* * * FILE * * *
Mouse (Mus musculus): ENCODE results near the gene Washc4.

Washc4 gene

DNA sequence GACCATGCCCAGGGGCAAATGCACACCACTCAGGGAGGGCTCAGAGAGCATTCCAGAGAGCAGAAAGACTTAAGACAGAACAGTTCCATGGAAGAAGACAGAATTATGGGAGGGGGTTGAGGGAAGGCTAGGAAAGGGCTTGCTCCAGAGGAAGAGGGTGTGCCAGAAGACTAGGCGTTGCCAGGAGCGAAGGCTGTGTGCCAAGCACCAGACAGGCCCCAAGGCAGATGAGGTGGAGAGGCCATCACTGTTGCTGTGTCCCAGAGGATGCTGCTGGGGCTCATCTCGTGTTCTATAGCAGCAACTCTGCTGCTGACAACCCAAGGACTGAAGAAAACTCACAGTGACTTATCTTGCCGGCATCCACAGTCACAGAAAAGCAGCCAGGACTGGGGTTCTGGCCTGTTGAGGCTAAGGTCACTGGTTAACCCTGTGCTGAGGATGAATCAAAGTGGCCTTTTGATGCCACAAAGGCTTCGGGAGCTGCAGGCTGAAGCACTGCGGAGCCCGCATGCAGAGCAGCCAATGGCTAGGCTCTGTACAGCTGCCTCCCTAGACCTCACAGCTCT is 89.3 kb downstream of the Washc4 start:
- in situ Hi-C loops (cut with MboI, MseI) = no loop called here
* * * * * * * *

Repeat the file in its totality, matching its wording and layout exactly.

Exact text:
Mouse (Mus musculus): ENCODE results near the gene Washc4.

Washc4 gene

DNA sequence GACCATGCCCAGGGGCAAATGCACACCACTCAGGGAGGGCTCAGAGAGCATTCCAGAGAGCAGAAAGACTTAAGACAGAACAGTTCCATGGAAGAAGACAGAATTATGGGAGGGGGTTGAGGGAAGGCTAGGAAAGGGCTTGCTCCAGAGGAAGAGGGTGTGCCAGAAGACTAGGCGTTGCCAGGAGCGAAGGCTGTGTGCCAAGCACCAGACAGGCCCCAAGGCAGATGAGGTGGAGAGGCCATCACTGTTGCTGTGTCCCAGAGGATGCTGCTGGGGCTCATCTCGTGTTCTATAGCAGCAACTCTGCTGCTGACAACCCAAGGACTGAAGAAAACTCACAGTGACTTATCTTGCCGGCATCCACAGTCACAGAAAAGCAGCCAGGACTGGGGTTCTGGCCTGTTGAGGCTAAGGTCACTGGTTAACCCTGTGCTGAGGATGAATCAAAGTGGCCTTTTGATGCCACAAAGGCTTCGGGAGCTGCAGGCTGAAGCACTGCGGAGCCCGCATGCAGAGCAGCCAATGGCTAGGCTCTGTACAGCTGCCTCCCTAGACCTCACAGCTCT is 89.3 kb downstream of the Washc4 start:
- in situ Hi-C loops (cut with MboI, MseI) = no loop called here